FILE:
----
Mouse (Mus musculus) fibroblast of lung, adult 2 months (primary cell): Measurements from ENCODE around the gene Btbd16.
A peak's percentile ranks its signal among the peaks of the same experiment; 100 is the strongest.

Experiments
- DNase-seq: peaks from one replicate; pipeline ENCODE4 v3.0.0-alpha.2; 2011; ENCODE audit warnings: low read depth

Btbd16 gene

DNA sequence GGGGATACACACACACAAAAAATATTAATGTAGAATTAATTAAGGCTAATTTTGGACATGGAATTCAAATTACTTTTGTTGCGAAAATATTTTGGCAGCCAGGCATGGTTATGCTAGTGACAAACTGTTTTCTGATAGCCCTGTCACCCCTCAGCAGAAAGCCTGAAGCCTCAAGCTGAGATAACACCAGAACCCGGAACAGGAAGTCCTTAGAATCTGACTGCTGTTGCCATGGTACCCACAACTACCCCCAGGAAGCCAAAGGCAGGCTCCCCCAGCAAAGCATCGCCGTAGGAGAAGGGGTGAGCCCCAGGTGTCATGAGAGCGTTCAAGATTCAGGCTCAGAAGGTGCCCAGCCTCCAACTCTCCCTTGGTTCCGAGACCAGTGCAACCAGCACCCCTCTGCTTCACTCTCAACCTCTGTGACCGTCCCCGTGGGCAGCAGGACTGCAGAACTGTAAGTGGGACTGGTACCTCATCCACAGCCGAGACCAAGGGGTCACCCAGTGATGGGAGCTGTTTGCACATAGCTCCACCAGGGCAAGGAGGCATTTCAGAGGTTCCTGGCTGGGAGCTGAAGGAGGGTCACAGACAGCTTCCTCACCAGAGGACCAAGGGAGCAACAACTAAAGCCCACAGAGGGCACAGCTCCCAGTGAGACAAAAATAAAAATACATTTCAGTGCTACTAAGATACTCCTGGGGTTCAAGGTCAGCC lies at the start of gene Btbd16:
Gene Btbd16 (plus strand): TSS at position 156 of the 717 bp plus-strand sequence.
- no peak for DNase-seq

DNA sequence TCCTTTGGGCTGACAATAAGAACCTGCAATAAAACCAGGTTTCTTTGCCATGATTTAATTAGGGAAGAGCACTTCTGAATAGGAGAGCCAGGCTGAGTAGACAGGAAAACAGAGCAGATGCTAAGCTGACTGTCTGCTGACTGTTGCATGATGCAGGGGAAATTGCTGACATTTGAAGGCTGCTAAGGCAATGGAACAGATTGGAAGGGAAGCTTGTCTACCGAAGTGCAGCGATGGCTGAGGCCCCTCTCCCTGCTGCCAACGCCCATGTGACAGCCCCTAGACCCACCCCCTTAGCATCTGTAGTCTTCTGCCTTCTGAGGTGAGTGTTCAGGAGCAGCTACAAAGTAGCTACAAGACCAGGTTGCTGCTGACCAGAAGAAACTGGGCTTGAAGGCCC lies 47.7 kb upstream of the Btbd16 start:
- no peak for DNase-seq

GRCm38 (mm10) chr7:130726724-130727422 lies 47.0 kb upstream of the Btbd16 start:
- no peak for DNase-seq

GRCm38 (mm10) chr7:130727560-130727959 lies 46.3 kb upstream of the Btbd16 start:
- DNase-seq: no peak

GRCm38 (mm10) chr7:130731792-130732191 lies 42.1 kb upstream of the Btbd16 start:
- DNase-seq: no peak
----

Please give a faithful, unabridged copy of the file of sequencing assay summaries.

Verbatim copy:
Mouse (Mus musculus) fibroblast of lung, adult 2 months (primary cell): Measurements from ENCODE around the gene Btbd16.
A peak's percentile ranks its signal among the peaks of the same experiment; 100 is the strongest.

Experiments
- DNase-seq: peaks from one replicate; pipeline ENCODE4 v3.0.0-alpha.2; 2011; ENCODE audit warnings: low read depth

Btbd16 gene

DNA sequence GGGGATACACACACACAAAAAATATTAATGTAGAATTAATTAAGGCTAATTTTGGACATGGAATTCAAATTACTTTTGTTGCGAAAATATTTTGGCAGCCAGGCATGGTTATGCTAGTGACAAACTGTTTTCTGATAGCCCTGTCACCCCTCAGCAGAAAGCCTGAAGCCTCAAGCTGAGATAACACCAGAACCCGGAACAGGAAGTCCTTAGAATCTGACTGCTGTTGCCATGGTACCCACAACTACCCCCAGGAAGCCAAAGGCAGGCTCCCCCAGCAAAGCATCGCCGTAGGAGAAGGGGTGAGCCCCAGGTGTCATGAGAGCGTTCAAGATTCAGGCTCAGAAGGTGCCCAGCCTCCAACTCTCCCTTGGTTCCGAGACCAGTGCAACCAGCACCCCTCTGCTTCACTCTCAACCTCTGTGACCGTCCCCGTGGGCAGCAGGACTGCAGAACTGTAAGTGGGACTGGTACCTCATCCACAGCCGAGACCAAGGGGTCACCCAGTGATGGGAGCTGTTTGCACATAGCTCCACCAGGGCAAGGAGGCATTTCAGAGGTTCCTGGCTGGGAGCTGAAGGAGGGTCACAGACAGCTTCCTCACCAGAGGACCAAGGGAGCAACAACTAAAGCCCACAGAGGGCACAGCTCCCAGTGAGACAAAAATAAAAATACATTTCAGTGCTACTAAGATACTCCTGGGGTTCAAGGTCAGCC lies at the start of gene Btbd16:
Gene Btbd16 (plus strand): TSS at position 156 of the 717 bp plus-strand sequence.
- no peak for DNase-seq

DNA sequence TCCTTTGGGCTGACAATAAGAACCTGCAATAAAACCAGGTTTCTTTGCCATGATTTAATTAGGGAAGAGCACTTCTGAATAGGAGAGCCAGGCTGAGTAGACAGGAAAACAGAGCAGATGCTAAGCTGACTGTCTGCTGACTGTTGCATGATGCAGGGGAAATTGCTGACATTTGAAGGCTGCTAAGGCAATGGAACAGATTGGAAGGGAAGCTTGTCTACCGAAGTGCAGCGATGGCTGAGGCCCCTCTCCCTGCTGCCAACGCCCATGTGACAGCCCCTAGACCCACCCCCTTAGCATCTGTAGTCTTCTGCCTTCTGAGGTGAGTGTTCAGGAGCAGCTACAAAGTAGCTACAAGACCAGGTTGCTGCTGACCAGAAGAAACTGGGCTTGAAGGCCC lies 47.7 kb upstream of the Btbd16 start:
- no peak for DNase-seq

GRCm38 (mm10) chr7:130726724-130727422 lies 47.0 kb upstream of the Btbd16 start:
- no peak for DNase-seq

GRCm38 (mm10) chr7:130727560-130727959 lies 46.3 kb upstream of the Btbd16 start:
- DNase-seq: no peak

GRCm38 (mm10) chr7:130731792-130732191 lies 42.1 kb upstream of the Btbd16 start:
- DNase-seq: no peak